My hand luggage had been searched at Heathrow as I was travelling alone and had evidence of a recent trip to Egypt on my passport.
The search was tense as in my luggage was a list that could have alerted the Israeli border police.
The subjects were checkpoints, isolation, identity, licence plates, settler violence, demolition orders and siege.
I later explored these themes with children via Tamer Community Education in Arab Al-Jahaleen, Bettir, just outside Bethlehem and Hebron in Palestine.
The pressure of the Israeli occupation is relentless.
Uncertainty and fear are always present and the anger and sense of abandonment is tangible.
I was told that, “Nobody cares,” and I said that they did.
But after numerous checkpoints and six deaths in the last week that I was there, I agreed that no governments are doing anything to help.
Travelling from Bethlehem to Hebron I saw masses of illegal settlements with checkpoints attached and the wall that slithers over Palestinian land. In the last week I worked with a group in Hebron.
The children were aged between 9 and 11 years old, and during that time a nine year old boy was arrested in a school.
The day after I left Dheisheh refugee camp, Israeli soldiers entered and added another death and four wounded to their catalogue of ethnic cleansing and terror. The mural “Hebron” will be shown at Pimlico Tube Station from 6 to 20 May and in Brompton Art Gallery in London from 7 to 10 May.
This work and drawings are also being exhibited in Hebron now.
Patricia Joy Chamberlain
The appropriation of public parks by developers and the unofficial “segregation” that occurs as a result is shocking.
It is symptomatic of a class prejudice that has always run deep in British society.
Equally worrying is the way that open spaces not officially classified as parks are being snatched from communities.
This is happening right now in Stoke-on-Trent, with sites such as Berry Hill Fields and The Croft being earmarked for development.
The reason given by the council is that the land is needed for housing.
This is not, though, housing of a type that benefits local people.
The “independent” and Tory?led council plans to build executive homes on these and many other sites.
These are homes that local people are unlikely to be able to afford.
This would be bad enough. But the loss of these open spaces represents something far more important.
It is the appropriation of common land that has been used by the community to play sports, walk their dogs and connect with nature for decades.
This is happening across the country. Land that belongs to no one but is valued by everyone is being stolen in the name of turning a profit.
There can be no better argument for a socialist housing policy.
There’s a new record in A&E waiting times.
Nearly three million patients in England had to wait over four hours in A&Es last year. This is the highest number since records began.
Lots of people think immigration is putting pressure on services.
And we are also being encouraged blame anyone who goes to an A&E, with posters telling us to go to a doctor instead.
But people go to A&Es because they are in desperate need of help. The situations they are in can be life-threatening.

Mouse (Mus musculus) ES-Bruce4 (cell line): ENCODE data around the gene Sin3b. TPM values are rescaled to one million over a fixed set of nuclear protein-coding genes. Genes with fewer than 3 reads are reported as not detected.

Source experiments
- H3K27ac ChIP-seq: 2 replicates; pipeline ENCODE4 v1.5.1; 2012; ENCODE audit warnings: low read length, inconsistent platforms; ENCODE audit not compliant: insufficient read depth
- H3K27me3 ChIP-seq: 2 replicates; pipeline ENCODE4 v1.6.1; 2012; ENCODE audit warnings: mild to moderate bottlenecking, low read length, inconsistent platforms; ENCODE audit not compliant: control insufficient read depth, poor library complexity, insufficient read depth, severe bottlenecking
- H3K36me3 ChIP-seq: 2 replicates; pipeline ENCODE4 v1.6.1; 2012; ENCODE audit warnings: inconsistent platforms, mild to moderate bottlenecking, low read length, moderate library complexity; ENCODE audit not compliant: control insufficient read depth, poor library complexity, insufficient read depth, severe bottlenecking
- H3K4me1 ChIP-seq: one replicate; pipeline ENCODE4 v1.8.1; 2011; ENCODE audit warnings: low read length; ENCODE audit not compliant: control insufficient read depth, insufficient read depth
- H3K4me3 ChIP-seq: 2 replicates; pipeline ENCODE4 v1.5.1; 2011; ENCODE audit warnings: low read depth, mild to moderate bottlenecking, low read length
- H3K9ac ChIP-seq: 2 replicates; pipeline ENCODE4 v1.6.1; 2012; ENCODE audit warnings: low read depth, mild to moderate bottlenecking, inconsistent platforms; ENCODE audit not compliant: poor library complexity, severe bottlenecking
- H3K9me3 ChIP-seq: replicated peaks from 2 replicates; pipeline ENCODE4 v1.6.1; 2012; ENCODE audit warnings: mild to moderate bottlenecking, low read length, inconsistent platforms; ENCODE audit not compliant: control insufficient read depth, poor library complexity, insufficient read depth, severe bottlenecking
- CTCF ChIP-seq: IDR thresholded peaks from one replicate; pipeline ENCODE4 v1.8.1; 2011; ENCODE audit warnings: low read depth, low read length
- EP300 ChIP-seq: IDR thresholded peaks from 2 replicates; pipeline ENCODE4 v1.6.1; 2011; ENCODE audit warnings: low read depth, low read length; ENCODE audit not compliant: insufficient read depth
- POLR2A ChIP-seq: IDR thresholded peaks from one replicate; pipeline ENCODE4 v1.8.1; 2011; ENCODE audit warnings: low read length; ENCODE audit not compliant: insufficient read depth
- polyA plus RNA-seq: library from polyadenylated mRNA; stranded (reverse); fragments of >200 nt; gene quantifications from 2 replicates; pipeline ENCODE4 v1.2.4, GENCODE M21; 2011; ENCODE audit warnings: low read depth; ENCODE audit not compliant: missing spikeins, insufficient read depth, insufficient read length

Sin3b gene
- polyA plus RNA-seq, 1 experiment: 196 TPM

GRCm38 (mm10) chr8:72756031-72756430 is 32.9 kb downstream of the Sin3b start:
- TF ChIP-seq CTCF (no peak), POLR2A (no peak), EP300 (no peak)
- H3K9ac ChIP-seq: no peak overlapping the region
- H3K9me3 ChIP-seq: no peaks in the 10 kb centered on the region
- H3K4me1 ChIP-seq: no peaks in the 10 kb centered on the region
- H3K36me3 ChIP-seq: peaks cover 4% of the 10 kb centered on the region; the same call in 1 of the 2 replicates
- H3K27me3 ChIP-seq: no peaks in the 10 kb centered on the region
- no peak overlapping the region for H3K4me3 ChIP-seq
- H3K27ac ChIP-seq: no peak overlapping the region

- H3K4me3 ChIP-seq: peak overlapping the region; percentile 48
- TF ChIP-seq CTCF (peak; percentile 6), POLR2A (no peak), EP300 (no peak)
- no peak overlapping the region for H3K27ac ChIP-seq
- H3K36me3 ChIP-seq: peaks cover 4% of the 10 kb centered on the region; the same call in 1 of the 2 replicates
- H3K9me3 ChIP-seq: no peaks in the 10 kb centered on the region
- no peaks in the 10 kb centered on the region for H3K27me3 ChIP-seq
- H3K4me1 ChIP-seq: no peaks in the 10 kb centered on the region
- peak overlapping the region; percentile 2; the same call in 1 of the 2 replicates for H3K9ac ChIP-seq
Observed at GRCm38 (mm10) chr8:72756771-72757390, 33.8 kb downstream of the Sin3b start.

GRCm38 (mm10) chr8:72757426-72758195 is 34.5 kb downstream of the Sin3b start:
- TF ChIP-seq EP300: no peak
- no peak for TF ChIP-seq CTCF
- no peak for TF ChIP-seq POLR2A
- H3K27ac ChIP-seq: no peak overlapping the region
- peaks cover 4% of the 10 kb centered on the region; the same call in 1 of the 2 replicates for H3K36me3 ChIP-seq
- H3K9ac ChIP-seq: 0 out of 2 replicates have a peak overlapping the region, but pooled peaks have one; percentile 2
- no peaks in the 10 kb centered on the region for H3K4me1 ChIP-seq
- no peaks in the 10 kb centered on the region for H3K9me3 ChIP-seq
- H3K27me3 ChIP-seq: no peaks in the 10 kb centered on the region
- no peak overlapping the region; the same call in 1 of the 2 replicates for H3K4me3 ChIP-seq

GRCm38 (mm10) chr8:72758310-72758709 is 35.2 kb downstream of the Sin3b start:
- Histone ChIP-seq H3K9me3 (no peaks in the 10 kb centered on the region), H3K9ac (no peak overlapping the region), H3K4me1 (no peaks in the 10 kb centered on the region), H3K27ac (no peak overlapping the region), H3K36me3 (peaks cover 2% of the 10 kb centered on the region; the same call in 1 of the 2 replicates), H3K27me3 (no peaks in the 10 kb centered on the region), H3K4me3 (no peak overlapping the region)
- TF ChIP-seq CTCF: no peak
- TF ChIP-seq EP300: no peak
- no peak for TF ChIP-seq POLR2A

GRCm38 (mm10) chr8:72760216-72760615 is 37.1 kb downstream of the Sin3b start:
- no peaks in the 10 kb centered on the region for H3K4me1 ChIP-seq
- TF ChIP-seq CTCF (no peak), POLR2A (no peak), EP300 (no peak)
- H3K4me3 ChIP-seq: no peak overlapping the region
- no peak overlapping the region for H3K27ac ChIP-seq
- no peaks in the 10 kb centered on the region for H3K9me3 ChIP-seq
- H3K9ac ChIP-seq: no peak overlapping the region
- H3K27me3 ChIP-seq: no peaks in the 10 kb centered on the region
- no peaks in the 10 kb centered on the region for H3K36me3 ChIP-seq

And migrants help to run the NHS—they aren’t responsible for running it down.
The Tories caused the crisis in the NHS. They want the crisis so they can say it isn’t working and then they can privatise it.
But in the meantime, they want to blame other people for the mess they have caused.
Last week a disabled man was told by Facebook in a telephone conversation he recorded that his page “Access Ability” had been blocked because “people find disability” and “images of disability” “disturbing”.
The Facebook employee said she’d never before seen a page “promoting disability” and seemed incredulous that such a thing could exist.
As shown in Roddy Slorach’s book, A Very Capitalist Condition, there is nothing inevitable or natural about such attitudes towards disabled people.
Disabilism is fostered by capitalism as a way to manage “unproductive labour”. We must challenge prejudice, and Dpac is planning a protest outside Facebook headquarters in London later this month. But to end the oppression of disabled people, we need to get rid of capitalism.
Good article but this atrocity was not the act of one “rogue officer” (Amritsar—a very British massacre, 10 April).
There’s plenty of evidence to show Dyer’s action was approved, if not planned, by his boss—the governor general of the Punjab at the time, Sir Michael O’Dwyer.
O’Dwyer was assassinated in London 20 years later by an Indian independence freedom fighter, Udham Singh.
If you want to lose your NHS vote for the Tories and be like the poor Americans dying in the streets.
Socialist Worker reports a recent protest against the savage new laws against the gay community in Brunei (Socialist Worker, 10 April).
Brunei’s right wing dictatorship is defended by the British army.
The Sultan apparently pays for 2,000 troops to protect him. Surely we should demand their withdrawal?
Chancellor Philip Hammond said austerity can end as our public finances are in a healthy state.
British government debt is £1.79 trillion. And he won’t end austerity unless we force him to.
Such a porky, though, is a sign of fear. They are scared of us.
Margaret Thatcher saw her policy of council house sales as making everyone a capitalist.
Now there is a serious housing shortage. It’s an absolute scandal.
A spotlight on Australia’s immigration system
Celebrate Colston 4 victory
NHS workers speak out against Tories